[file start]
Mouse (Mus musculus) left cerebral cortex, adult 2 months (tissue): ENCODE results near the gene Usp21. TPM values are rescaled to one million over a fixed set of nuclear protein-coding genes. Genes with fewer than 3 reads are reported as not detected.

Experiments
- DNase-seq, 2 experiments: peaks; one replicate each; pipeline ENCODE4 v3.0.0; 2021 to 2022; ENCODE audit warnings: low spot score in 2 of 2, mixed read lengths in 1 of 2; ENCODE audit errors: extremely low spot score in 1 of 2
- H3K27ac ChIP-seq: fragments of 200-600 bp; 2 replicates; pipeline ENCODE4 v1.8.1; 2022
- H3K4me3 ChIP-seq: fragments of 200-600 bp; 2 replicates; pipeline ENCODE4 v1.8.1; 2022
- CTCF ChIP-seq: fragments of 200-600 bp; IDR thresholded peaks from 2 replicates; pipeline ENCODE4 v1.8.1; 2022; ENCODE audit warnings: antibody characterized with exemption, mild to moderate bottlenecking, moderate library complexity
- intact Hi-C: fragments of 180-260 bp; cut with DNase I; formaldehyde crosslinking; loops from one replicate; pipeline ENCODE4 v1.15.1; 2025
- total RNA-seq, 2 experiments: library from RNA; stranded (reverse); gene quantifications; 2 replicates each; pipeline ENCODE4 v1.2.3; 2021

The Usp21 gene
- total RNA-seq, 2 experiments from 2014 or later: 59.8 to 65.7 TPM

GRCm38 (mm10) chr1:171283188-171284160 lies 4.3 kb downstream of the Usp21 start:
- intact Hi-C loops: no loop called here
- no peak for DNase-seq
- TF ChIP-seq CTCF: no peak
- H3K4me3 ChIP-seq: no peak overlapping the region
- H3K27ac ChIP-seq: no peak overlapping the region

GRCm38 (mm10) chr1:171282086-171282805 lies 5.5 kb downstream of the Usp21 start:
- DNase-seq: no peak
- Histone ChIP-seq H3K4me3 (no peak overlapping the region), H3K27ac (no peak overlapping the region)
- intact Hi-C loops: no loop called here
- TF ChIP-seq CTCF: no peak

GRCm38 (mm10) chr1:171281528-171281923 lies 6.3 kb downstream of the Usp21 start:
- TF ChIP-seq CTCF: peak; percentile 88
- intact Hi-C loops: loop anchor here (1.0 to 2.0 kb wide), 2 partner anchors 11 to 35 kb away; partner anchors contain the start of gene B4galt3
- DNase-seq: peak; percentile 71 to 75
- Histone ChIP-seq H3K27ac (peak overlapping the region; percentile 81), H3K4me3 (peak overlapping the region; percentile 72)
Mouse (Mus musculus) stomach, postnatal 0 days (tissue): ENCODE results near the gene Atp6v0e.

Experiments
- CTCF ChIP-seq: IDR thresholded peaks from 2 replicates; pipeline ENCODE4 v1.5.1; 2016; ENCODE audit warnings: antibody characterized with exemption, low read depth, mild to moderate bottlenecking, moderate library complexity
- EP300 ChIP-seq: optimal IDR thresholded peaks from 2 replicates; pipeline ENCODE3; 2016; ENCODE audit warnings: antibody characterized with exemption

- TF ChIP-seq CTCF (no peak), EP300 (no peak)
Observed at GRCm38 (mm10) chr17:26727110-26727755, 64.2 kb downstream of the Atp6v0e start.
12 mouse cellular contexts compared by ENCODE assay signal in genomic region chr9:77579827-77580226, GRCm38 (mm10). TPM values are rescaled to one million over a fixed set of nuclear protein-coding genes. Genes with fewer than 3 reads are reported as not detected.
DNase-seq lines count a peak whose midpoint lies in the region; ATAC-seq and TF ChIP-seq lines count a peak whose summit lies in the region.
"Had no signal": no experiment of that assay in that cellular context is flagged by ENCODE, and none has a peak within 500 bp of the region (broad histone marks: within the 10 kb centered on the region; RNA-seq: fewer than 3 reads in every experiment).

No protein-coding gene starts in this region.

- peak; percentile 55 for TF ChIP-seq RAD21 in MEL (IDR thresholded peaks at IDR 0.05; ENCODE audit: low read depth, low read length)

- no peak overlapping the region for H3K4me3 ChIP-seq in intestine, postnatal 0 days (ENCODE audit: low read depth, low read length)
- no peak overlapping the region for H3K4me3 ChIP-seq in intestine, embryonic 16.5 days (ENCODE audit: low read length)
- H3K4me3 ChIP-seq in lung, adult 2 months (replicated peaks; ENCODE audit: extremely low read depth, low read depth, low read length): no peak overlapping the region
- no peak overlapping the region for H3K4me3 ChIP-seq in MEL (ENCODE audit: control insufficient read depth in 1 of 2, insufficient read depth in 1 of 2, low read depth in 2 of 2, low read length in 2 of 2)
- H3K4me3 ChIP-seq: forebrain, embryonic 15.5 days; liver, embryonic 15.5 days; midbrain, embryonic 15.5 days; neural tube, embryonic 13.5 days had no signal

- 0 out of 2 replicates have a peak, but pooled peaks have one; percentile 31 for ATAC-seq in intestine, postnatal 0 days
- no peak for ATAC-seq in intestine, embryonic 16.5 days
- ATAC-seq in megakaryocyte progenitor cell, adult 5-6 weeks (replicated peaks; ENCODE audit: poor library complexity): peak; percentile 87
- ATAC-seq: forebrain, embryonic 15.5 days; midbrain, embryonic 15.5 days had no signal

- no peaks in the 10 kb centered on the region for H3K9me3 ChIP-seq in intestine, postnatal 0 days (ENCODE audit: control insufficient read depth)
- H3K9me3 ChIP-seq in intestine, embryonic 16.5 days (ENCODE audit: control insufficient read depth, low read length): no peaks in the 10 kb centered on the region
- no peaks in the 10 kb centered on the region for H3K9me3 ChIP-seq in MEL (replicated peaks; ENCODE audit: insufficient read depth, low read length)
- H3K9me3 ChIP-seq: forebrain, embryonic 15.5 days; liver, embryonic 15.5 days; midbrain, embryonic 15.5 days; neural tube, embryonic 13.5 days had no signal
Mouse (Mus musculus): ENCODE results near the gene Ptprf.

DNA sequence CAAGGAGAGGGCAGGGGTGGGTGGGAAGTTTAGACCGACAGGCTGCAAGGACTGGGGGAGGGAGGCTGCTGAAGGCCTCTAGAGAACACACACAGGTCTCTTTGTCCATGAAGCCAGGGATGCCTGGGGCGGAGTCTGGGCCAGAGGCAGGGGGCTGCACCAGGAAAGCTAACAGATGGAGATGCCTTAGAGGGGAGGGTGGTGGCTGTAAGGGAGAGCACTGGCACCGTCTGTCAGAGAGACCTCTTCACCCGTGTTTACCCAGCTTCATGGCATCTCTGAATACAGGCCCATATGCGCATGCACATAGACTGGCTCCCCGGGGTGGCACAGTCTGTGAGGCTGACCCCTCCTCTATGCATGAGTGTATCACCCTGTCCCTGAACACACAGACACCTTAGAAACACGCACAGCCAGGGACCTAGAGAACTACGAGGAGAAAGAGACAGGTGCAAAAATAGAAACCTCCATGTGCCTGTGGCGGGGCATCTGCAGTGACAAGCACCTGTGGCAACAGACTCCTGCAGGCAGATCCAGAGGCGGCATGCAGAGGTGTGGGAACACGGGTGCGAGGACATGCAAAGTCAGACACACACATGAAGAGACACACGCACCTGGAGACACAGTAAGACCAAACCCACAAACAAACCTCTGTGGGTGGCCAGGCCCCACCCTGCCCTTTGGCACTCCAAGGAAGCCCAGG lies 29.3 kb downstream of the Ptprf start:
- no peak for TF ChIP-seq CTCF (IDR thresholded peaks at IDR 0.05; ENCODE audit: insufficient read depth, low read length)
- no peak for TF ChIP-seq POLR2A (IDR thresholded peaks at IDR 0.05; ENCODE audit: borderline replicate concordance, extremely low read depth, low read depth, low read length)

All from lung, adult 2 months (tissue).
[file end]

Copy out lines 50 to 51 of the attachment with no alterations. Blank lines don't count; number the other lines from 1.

- H3K9me3 ChIP-seq: forebrain, embryonic 15.5 days; liver, embryonic 15.5 days; midbrain, embryonic 15.5 days; neural tube, embryonic 13.5 days had no signal
Mouse (Mus musculus): ENCODE results near the gene Ptprf.